1. EQ


Equalization is one of the most powerful, and essential, plugin effects at your disposal. EQs give you the option to boost and cut any frequencies within an audio track. This gives you the option to drastically change the tone of each track, and can help to create space within your mix. In some ways, EQ serves as the tool that neatly organizes each track within the song. This is usually the first effect that is used in the mixing process.

Here’s a great introductory guide to EQ from Sonicbids!

2. Compression


Compression is used to change the dynamic range between the loudest and quietest parts of a track. For example, if you have a vocal track with a few loud parts that stand out from the rest of the track, a compressor can be used to bring those levels down to create a smoother dynamic range. The basic controls consist of the threshold, the decibel level at which the compressor “kicks in,” the ratio, how much compression will occur after the threshold is reached, and the attack and release levels, which control the time the compressor takes to affect the signal and to let it return to normal respectively. Compression is one of the more confusing plugins to understand, but it is essential to creating a good mix.

Here’s 10 tips for getting started with compression by Home Studio Center!

3. Reverb


Reverb is my favorite effect by far. It is essentially the reflection, or “reverberation,” of an audio track that creates a sense of distance. When properly used, reverb fills the spaces within a song and creates depth. With too much reverb, songs can sound “muddy” or too noisy. When using reverb, you can make an audio track that you recorded in your bedroom sound like it is being performed anywhere from your shower to an empty cathedral.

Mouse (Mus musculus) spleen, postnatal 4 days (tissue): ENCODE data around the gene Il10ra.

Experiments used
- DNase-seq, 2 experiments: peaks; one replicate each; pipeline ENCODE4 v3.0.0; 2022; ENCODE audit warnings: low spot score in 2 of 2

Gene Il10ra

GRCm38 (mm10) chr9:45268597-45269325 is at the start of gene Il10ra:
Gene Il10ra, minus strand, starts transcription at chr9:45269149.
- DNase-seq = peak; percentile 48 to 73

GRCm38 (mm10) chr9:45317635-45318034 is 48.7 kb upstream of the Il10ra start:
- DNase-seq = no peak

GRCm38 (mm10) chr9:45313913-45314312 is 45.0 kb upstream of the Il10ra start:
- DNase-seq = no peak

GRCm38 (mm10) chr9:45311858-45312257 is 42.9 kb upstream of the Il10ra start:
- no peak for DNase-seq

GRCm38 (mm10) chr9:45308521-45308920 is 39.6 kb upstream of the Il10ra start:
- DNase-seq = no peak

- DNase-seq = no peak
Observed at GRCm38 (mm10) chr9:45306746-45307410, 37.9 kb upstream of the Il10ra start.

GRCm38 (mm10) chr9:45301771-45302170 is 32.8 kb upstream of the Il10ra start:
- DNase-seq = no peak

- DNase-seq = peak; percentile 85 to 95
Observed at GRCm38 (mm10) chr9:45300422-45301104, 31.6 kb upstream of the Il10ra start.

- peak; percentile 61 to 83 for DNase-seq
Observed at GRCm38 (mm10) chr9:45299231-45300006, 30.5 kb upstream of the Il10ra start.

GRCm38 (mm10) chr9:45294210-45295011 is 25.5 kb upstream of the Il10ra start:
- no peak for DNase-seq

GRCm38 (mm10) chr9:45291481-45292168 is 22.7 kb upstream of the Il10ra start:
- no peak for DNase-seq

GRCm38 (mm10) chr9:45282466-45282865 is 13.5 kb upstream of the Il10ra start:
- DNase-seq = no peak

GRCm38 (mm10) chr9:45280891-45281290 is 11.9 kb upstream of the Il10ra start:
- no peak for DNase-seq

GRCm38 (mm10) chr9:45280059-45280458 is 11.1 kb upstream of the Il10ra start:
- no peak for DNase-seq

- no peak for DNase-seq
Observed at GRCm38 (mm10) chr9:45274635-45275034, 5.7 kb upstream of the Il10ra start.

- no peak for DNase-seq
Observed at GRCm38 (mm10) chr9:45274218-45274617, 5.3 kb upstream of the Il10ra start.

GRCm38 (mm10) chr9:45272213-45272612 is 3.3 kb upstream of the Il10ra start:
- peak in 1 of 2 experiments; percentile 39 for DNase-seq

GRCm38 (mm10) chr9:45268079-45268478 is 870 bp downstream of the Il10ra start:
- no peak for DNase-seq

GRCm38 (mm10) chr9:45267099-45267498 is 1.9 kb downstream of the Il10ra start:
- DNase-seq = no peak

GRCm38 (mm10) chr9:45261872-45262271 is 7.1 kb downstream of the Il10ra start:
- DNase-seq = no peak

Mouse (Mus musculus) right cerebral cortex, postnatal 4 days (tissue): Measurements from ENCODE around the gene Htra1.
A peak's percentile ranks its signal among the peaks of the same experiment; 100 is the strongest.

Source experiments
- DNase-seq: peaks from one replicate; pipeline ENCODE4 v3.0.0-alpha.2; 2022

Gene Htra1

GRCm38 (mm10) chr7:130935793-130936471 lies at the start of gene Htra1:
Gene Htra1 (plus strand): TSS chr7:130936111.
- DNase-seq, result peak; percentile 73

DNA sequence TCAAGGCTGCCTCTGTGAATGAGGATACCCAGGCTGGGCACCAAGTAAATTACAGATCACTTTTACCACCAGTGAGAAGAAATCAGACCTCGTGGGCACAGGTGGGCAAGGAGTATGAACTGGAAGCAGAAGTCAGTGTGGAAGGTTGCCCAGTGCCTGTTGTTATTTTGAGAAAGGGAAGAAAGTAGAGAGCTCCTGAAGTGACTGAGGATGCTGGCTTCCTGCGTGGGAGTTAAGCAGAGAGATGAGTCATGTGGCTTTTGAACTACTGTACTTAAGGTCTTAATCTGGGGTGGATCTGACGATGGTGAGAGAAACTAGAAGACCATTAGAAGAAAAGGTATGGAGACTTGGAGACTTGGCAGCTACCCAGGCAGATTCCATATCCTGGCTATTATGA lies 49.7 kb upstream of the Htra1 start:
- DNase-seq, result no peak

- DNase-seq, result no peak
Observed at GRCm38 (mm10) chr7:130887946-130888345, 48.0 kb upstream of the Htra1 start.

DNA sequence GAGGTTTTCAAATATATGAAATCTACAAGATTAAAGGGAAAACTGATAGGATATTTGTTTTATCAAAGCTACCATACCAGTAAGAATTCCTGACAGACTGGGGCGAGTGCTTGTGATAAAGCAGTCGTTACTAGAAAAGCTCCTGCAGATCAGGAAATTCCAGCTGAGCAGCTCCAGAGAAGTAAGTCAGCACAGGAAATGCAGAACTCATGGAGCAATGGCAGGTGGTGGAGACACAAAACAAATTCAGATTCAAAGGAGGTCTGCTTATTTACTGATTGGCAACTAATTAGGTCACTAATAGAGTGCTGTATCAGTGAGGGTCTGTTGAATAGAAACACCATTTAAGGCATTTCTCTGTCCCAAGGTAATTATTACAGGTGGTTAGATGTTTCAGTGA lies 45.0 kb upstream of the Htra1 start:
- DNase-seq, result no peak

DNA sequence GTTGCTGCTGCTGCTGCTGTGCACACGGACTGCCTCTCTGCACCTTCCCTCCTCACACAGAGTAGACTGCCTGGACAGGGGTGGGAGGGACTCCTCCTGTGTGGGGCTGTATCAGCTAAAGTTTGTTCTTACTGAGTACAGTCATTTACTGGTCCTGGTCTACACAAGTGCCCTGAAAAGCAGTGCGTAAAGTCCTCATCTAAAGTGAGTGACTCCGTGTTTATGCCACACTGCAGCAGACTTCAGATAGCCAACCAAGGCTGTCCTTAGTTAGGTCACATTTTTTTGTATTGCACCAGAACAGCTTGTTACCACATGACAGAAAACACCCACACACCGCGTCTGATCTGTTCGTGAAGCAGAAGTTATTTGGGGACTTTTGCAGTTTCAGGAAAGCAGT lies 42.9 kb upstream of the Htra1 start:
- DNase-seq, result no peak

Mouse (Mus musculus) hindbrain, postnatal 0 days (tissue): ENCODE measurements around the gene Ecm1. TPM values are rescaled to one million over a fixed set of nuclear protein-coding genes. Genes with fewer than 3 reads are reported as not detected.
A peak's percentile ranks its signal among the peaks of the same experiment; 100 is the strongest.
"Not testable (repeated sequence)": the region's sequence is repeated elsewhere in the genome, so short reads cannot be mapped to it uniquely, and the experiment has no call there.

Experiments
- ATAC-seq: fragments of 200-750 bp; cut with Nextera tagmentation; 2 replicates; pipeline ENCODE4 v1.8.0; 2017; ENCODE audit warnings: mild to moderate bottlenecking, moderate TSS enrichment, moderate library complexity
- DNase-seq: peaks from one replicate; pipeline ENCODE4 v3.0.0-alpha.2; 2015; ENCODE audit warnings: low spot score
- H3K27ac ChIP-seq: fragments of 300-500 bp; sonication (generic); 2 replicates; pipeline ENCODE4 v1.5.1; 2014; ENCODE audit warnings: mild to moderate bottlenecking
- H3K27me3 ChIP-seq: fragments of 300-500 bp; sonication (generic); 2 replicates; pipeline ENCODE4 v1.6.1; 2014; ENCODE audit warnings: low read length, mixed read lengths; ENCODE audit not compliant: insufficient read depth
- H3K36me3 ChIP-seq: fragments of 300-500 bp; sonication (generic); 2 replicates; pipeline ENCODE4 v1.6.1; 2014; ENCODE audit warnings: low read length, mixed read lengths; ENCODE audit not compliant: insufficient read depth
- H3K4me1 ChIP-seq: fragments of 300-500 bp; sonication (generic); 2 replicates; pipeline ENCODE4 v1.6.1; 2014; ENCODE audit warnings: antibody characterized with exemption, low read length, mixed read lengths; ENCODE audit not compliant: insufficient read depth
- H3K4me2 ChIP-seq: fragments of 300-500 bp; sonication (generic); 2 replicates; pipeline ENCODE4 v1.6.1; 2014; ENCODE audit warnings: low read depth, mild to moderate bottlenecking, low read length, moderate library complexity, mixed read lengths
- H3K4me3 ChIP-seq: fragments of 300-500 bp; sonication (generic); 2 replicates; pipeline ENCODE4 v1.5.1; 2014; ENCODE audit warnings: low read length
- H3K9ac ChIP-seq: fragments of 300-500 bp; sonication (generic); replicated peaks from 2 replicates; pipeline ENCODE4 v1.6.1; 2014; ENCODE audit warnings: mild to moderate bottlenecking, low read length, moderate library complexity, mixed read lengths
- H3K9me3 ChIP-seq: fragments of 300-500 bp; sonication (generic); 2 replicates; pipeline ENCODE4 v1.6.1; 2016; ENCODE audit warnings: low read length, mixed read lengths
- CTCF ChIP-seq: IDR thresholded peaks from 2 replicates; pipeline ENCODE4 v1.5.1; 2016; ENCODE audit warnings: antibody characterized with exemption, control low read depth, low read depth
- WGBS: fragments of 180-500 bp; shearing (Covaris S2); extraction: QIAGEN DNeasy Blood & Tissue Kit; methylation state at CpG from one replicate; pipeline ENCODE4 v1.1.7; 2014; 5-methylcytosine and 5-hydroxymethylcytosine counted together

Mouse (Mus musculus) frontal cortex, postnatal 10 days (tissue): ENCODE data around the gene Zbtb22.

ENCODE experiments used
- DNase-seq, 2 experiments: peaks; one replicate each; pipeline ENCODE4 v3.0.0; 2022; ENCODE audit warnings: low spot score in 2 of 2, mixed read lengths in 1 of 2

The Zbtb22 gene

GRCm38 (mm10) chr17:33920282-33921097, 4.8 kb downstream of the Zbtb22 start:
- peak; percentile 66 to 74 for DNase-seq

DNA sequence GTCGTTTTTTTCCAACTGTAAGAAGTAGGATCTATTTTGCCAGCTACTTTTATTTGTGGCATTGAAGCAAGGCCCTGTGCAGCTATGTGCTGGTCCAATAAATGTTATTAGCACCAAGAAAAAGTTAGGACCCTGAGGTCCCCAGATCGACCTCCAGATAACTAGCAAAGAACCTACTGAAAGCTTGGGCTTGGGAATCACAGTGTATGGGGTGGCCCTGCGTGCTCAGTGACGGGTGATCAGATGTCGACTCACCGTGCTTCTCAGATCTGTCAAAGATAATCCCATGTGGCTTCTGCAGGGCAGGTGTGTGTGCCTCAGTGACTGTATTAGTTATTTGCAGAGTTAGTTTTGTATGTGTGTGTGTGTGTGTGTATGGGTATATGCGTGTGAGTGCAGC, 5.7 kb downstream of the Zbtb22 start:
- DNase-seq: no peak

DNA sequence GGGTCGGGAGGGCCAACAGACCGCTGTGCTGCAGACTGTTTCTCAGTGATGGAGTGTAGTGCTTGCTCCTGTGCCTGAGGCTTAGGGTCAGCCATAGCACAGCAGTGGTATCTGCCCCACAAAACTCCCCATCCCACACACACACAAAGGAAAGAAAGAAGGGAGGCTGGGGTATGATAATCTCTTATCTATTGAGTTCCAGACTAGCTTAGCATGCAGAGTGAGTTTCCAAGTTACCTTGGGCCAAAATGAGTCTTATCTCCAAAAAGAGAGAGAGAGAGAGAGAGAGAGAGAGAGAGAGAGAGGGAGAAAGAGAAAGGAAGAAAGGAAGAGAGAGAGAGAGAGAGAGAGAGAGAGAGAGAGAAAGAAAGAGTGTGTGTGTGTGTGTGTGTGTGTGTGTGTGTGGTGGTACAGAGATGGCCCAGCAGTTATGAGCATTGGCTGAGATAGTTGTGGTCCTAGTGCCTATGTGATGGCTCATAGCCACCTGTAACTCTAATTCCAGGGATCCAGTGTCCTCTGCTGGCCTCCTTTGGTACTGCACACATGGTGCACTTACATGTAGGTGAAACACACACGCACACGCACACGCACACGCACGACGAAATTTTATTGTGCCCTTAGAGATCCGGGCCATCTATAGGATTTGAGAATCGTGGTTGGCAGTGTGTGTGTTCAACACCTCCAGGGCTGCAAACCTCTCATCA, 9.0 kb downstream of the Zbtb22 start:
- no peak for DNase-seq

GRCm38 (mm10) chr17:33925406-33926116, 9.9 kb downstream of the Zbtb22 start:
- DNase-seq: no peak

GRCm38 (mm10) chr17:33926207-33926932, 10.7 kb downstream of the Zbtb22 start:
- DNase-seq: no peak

Here’s a video by Waves Audio that will show you how to apply reverb!

There are dozens of other types of plugins out there, so what kind do you like to use? Do you have any specific techniques or products that you prefer? Let me know in the comments! Also, check out Plugin Boutique for a great selection of paid and free software.

3 Essential Microphones for Beginners on a Budget

The types of microphones you use can greatly alter the quality and tones of your music, so you should definitely consider what kind of sound you are looking for before you make a purchase, especially considering that you could spend anywhere from $100-$5,000 on a single mic. I’m a firm believer that high price does not translate to a better sound, and as a novice recording engineer, you only need to understand the two main categories of mics: dynamic and condenser. Dynamic microphones are usually cheaper than condensers, require no external power, are capable of handling high sound pressure levels, and are built to be simple and sturdy. Condenser mics tend to be more expensive because they are much more sensitive to all frequencies, require an external power source, and are much more fragile due to their complex design. For a more in-depth comparison of these microphone types, check out this article on Make Use Of.

Here are three microphones that I believe are essential for home recording on a budget.

Shure SM57 (Dynamic)

Image result for sm57

The SM57 is one of the most popular microphones of all time, and for good reason. It is essentially the “Swiss army knife” for recording, and it is capable of recording just about everything including guitar amps, snare drums, and even vocals. The SM57 has a frequency range of 40 to 15,000 Hz, so it can capture mid to high range frequencies very well, and it is rugged enough to be heavily used for a lifetime. You can pick one up for about $100 here at Amazon.

Audio Technica AT2020 (Condenser)


When it comes to condenser mics, the AT2020 is an amazing deal. It provides a great frequency response of about 20-20,000 Hz and provides crisp and clear audio quality. This mic is great for vocals, and can be used for acoustic instruments and some percussion as well. For just around $100, this mic is an amazing value and a great choice for beginners. (Buy on Amazon)